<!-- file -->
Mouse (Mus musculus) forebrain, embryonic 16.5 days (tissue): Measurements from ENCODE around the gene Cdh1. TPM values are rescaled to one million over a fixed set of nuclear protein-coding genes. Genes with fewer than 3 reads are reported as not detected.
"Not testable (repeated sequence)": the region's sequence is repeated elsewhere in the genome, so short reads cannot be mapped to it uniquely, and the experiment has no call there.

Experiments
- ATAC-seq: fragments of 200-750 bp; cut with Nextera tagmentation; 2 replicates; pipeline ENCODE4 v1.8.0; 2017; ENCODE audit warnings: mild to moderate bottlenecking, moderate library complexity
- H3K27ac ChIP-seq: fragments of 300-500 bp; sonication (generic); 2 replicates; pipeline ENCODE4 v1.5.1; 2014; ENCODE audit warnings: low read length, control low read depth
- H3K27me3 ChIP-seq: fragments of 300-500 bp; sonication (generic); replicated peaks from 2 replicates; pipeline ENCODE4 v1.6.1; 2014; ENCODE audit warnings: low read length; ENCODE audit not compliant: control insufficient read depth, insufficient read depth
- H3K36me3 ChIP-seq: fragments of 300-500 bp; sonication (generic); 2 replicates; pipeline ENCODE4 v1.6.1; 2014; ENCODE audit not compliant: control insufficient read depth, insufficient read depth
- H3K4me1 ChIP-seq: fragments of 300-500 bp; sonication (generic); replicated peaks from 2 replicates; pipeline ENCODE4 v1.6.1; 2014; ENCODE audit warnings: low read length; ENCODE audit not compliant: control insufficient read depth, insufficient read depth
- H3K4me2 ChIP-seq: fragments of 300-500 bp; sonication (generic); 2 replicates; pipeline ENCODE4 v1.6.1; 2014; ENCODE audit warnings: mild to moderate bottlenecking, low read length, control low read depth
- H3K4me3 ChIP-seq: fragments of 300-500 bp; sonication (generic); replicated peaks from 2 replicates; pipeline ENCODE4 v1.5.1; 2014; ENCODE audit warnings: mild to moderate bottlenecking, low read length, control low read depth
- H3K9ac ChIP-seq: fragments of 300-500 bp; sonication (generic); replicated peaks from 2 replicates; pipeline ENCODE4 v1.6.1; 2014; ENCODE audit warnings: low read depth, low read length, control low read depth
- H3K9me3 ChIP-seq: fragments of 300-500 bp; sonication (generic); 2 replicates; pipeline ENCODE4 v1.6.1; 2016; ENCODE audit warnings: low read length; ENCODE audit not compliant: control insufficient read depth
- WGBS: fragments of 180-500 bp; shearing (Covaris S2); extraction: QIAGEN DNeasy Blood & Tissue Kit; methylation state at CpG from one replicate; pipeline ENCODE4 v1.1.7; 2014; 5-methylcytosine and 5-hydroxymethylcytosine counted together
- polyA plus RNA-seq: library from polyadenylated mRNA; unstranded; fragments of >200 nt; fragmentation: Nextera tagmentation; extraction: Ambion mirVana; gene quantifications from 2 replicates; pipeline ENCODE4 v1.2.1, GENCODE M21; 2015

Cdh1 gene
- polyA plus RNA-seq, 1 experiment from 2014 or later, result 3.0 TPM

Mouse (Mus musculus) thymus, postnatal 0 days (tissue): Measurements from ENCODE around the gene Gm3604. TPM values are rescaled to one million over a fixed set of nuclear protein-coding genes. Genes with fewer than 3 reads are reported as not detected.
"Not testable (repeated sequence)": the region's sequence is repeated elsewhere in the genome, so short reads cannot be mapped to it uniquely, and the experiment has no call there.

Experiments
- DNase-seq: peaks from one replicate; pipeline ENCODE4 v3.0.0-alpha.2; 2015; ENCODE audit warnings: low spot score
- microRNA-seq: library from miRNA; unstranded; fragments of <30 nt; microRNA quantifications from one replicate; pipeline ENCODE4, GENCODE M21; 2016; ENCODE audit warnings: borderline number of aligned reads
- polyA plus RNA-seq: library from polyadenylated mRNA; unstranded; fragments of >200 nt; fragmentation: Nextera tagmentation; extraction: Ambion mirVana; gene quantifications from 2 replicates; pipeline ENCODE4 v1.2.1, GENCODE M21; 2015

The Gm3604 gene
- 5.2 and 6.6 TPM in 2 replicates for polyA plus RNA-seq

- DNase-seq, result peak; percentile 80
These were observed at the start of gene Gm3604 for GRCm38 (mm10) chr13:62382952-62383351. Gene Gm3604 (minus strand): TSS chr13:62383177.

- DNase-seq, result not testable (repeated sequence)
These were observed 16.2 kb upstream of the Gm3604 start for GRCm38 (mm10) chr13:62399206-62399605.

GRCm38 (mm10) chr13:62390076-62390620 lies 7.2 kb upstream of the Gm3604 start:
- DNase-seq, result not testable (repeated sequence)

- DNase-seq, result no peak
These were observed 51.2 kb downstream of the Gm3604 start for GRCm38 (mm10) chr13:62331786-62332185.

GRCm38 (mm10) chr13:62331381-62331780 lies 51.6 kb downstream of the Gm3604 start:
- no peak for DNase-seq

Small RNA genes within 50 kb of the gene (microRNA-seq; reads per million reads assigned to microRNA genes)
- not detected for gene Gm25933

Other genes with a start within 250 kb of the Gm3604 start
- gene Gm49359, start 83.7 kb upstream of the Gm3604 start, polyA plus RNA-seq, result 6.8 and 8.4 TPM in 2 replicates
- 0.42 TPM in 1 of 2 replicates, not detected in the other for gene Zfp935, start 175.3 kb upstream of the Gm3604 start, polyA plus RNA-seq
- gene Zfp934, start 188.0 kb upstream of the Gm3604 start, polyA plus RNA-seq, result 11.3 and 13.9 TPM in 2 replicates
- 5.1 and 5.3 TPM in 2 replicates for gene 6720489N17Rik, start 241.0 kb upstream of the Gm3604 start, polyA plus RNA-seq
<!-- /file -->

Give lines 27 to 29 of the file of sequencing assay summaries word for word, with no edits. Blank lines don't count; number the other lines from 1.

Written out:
- DNase-seq, result not testable (repeated sequence)
These were observed 16.2 kb upstream of the Gm3604 start for GRCm38 (mm10) chr13:62399206-62399605.

GRCm38 (mm10) chr13:62390076-62390620 lies 7.2 kb upstream of the Gm3604 start: